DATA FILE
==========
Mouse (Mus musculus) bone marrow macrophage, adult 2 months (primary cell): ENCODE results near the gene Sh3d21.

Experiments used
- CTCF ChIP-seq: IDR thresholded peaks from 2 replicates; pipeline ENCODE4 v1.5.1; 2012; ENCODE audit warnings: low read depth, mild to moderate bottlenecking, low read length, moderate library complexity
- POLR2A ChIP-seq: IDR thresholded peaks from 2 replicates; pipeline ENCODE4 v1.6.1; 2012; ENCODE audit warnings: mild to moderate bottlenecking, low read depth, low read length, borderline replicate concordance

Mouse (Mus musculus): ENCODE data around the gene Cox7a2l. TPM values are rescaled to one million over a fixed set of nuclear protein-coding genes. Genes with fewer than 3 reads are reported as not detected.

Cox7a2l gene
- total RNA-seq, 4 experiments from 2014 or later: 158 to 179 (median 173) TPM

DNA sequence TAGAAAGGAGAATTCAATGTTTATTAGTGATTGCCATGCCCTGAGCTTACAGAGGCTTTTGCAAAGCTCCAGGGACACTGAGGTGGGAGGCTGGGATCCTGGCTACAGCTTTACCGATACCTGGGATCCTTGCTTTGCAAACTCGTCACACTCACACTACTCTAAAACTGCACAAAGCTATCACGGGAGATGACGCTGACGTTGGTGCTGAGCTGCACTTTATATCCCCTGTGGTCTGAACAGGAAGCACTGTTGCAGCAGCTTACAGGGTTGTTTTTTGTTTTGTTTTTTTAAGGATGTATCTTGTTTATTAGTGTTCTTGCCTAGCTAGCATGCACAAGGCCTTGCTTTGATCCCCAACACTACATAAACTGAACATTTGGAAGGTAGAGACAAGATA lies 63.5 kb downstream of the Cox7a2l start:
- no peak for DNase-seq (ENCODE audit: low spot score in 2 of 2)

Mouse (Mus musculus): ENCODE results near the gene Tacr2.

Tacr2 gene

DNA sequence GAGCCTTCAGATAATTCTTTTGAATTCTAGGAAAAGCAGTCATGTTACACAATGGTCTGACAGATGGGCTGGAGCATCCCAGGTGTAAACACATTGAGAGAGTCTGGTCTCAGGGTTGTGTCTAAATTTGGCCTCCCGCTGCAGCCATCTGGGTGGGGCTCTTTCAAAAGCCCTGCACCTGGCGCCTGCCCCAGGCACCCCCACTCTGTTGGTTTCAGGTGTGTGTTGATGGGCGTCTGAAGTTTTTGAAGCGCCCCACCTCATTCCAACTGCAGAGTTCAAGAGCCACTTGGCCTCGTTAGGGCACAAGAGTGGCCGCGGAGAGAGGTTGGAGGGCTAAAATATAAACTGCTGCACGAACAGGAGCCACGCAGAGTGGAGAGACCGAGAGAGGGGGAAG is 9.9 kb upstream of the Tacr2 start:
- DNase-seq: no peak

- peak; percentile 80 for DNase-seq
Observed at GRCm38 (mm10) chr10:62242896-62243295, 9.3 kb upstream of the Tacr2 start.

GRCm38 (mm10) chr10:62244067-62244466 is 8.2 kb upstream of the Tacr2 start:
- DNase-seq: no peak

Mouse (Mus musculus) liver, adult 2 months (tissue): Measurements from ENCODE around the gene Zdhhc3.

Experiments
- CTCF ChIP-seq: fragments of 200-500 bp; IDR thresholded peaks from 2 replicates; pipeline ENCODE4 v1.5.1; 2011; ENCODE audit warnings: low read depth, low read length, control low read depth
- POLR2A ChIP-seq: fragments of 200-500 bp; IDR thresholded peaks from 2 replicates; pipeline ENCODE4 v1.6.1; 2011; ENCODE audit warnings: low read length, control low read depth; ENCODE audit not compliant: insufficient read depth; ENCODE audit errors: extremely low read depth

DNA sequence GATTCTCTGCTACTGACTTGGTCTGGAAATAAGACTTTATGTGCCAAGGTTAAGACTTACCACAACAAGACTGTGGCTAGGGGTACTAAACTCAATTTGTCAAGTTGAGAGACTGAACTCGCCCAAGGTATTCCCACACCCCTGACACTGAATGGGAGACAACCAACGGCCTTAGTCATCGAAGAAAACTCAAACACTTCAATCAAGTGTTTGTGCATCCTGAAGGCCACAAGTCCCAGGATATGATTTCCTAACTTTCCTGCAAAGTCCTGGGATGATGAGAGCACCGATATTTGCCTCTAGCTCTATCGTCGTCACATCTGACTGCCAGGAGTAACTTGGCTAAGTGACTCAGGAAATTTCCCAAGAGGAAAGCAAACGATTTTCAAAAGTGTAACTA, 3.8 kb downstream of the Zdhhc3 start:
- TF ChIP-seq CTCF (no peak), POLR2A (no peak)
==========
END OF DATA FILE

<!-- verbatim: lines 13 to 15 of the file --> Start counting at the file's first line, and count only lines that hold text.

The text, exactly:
- DNase-seq: no peak

- peak; percentile 80 for DNase-seq
Observed at GRCm38 (mm10) chr10:62242896-62243295, 9.3 kb upstream of the Tacr2 start.